We are aliens on earth

The possibility of aliens coming to the earth fascinates the contemporary imagination: “Can we encounter life-forms from other parts of the cosmos?” Science fiction regularly glamorizes this possibility, whereas science normally dismisses it.

Gita wisdom offers us an unexpected third perspective. It acknowledges the existence of extra-terrestrial life forms, but then reverses our alien-finder scope by raising the question: “Might we ourselves be the aliens here?” This question might seem outlandish because we are accustomed to think of ourselves as our material bodies whose entire existence is wedded to the earth. We tend to presume, “We belong to the earth, or, more precisely, the earth belongs to us.”

However, is this presumption really justified? Life on earth is the only life that most of us remember or conceive.  Nonetheless, isn’t life on earth radically at odds with life as we would like it to be? We want to live forever, yet life on earth doesn’t allow us to live forever. We want to be constantly happy, yet life on earth makes us only occasionally happy and instead makes us frequently miserable.

The drastic difference between our lofty expectation of life and its shoddy materialization on earth is undeniable. When we stop denying the undeniable, then we see the truth of the Gita assertion that the earth is alien to us and we are aliens on the earth. The Bhagavad-gita (15.07) indicates that we are souls, spiritual parts of Krishna. We belong originally to his eternal ecstatic abode, but are presently struggling under the shackles of the mind and the senses.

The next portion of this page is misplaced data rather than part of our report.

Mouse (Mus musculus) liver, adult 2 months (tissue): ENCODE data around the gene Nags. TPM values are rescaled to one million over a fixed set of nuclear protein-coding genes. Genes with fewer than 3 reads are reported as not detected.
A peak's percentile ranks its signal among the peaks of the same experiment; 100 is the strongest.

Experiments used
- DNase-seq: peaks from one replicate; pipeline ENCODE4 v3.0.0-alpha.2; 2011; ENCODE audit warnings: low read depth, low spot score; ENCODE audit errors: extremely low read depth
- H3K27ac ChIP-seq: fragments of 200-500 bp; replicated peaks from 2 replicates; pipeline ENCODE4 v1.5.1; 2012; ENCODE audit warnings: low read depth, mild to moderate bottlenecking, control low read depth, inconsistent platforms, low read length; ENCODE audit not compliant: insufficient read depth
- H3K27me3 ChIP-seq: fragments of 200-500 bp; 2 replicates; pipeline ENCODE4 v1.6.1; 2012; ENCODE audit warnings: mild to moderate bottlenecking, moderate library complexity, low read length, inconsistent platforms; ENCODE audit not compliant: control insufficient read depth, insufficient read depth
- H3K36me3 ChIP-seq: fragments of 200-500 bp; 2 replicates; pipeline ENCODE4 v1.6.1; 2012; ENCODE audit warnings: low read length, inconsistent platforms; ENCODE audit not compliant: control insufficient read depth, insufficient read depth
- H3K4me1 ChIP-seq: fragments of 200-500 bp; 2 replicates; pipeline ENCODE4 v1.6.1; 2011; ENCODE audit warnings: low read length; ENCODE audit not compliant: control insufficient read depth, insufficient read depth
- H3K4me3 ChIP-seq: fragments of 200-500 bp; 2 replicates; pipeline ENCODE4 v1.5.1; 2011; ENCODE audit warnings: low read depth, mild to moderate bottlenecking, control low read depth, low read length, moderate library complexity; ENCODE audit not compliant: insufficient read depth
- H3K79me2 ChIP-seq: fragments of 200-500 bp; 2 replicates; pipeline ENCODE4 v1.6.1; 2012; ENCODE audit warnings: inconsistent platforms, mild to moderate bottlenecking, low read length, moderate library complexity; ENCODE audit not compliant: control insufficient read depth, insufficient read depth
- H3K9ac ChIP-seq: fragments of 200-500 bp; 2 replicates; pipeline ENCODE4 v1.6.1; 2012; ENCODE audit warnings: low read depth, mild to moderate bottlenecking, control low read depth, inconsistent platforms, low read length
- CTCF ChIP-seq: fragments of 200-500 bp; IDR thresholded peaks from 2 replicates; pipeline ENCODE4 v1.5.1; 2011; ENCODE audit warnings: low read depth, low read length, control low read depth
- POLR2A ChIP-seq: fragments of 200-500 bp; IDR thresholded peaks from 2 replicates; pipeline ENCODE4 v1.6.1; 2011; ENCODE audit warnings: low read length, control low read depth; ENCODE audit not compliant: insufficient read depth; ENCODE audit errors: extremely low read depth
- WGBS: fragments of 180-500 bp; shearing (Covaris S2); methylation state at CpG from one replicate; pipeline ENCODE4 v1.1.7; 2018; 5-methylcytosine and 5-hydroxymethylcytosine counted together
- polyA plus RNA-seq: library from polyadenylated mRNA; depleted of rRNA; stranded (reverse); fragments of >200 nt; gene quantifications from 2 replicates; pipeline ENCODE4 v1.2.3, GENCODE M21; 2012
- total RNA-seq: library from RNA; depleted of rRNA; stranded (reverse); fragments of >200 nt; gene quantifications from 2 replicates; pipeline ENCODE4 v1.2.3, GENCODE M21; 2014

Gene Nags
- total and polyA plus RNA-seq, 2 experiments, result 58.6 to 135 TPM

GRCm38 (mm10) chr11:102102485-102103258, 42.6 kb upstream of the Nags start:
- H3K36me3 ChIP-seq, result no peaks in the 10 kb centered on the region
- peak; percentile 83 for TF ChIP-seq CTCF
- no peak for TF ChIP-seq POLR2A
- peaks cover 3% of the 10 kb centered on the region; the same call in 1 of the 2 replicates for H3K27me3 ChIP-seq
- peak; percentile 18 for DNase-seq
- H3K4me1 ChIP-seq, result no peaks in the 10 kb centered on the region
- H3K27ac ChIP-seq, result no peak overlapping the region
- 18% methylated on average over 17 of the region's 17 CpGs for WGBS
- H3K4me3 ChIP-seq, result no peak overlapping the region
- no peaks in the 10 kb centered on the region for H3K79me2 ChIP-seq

Once we recognize the alien-ness of earth, we can become one-pointed in expediting our stay here and striving to return where we belong – and thereby reclaim the life for which we long.  

Bhagavad Gita Chapter 15 Text 07

“The living entities in this conditioned world are My eternal fragmental parts. Due to conditioned life, they are struggling very hard with the six senses, which include the mind.”


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Tried, tired – and retired
“So much, O Krishna, do I long for you”

Author: Chaitanya Charan Das

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